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The Joint Impact of Social Security and Medicaid on Incentives and Welfare

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  • Tatyana Koreshkova

    (Concordia University)

  • Karen Kopecky

    (Federal Reserve Bank of Atlanta)

Abstract

We evaluate the joint effects of social security and Medicaid on labor supply, savings, economic inequality, and welfare in an environment with idiosyncratic risk in labor earnings, health expenses, and survival. The model features households consisting males and females; a progressive social security system which provides insurance against lifetime earnings, health expense, survival and spousal death risks; and a means-tested social insurance system that proxies for the US Medicaid program. We show that the annuity role of social security benefits entails important welfare gains in the presence of health expense risk and Medicaid.

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Bibliographic Info

Paper provided by Society for Economic Dynamics in its series 2012 Meeting Papers with number 967.

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Date of creation: 2012
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Handle: RePEc:red:sed012:967

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  1. Jeffrey R. Brown & Amy Finkelstein, 2008. "The Interaction of Public and Private Insurance: Medicaid and the Long-Term Care Insurance Market," American Economic Review, American Economic Association, vol. 98(3), pages 1083-1102, June.
  2. Huggett, Mark, 1996. "Wealth distribution in life-cycle economies," Journal of Monetary Economics, Elsevier, vol. 38(3), pages 469-494, December.
  3. John Ameriks & Andrew Caplin & Steven Laufer & Stijn Van Nieuwerburgh, 2007. "The Joy of Giving or Assisted Living? Using Strategic Surveys to Separate Bequest and Precautionary Motives," NBER Working Papers 13105, National Bureau of Economic Research, Inc.
  4. Palumbo, Michael G, 1999. "Uncertain Medical Expenses and Precautionary Saving Near the End of the Life Cycle," Review of Economic Studies, Wiley Blackwell, vol. 66(2), pages 395-421, April.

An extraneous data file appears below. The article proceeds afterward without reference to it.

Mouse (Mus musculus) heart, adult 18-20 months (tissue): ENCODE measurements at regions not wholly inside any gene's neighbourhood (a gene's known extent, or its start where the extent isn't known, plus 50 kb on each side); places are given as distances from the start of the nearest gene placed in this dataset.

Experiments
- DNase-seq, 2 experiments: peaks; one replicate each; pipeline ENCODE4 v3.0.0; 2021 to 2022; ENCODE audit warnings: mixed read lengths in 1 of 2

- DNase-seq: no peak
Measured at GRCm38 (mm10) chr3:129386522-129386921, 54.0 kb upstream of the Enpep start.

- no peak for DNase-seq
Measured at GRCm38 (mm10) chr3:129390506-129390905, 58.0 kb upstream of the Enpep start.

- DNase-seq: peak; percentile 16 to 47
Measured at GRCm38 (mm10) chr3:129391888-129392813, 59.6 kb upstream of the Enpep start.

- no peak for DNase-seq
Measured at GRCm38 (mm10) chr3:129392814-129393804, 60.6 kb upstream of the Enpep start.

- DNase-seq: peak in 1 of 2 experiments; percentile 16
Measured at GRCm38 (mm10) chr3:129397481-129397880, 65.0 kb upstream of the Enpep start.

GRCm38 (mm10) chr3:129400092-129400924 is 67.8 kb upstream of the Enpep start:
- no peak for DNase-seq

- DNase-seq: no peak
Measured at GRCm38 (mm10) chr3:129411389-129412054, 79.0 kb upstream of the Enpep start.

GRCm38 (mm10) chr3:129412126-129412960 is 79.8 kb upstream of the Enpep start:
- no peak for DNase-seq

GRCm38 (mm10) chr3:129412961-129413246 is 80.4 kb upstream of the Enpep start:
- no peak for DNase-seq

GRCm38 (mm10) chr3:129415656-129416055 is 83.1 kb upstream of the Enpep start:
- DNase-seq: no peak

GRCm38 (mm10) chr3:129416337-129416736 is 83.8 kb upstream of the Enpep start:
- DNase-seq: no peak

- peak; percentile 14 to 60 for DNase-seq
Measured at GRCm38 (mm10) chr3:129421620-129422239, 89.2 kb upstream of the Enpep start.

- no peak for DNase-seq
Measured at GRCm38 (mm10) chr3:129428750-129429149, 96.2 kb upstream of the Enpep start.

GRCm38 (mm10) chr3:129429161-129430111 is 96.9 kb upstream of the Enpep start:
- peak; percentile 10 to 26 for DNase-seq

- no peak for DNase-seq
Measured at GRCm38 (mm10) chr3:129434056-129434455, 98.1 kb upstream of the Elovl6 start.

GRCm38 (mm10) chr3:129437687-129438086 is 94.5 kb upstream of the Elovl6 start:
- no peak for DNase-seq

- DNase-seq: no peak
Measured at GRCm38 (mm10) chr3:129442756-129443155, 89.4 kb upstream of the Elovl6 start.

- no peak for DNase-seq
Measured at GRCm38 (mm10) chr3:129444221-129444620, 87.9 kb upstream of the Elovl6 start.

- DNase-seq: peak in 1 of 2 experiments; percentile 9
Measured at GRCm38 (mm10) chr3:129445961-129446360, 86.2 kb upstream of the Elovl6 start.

5. Kjetil Storesletten & Chris Telmer & Amir Yaron, 1997. "Consumption and risk sharing over the life cycle," GSIA Working Papers, Carnegie Mellon University, Tepper School of Business 228, Carnegie Mellon University, Tepper School of Business.
  6. Santiago Budria Rodriguez & Javier Diaz-Gimenez & Vincenzo Quadrini & Jose-Victor Rior-Rull, 2002. "Updated facts on the U.S. distributions of earnings, income, and wealth," Quarterly Review, Federal Reserve Bank of Minneapolis, Federal Reserve Bank of Minneapolis, issue Sum, pages 2-35.
  7. Eric French & John Bailey Jones, 2004. "On the distribution and dynamics of health care costs," Journal of Applied Econometrics, John Wiley & Sons, Ltd., John Wiley & Sons, Ltd., vol. 19(6), pages 705-721.
  8. Karen E. Dynan & Jonathan Skinner & Stephen P. Zeldes, 2004. "Do the Rich Save More?," Journal of Political Economy, University of Chicago Press, University of Chicago Press, vol. 112(2), pages 397-444, April.
  9. John Karl Scholz & Ananth Seshadri & Surachai Khitatrakun, 2006. "Are Americans Saving "Optimally" for Retirement?," Journal of Political Economy, University of Chicago Press, University of Chicago Press, vol. 114(4), pages 607-643, August.
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Cited by:
  1. Cole, Harold L. & Kim, Soojin & Krueger, Dirk, 2012. "Analyzing the effects of insuring health risks: On the trade-off between short run insurance benefits vs. long run incentive costs," CFS Working Paper Series 2012/18, Center for Financial Studies (CFS).

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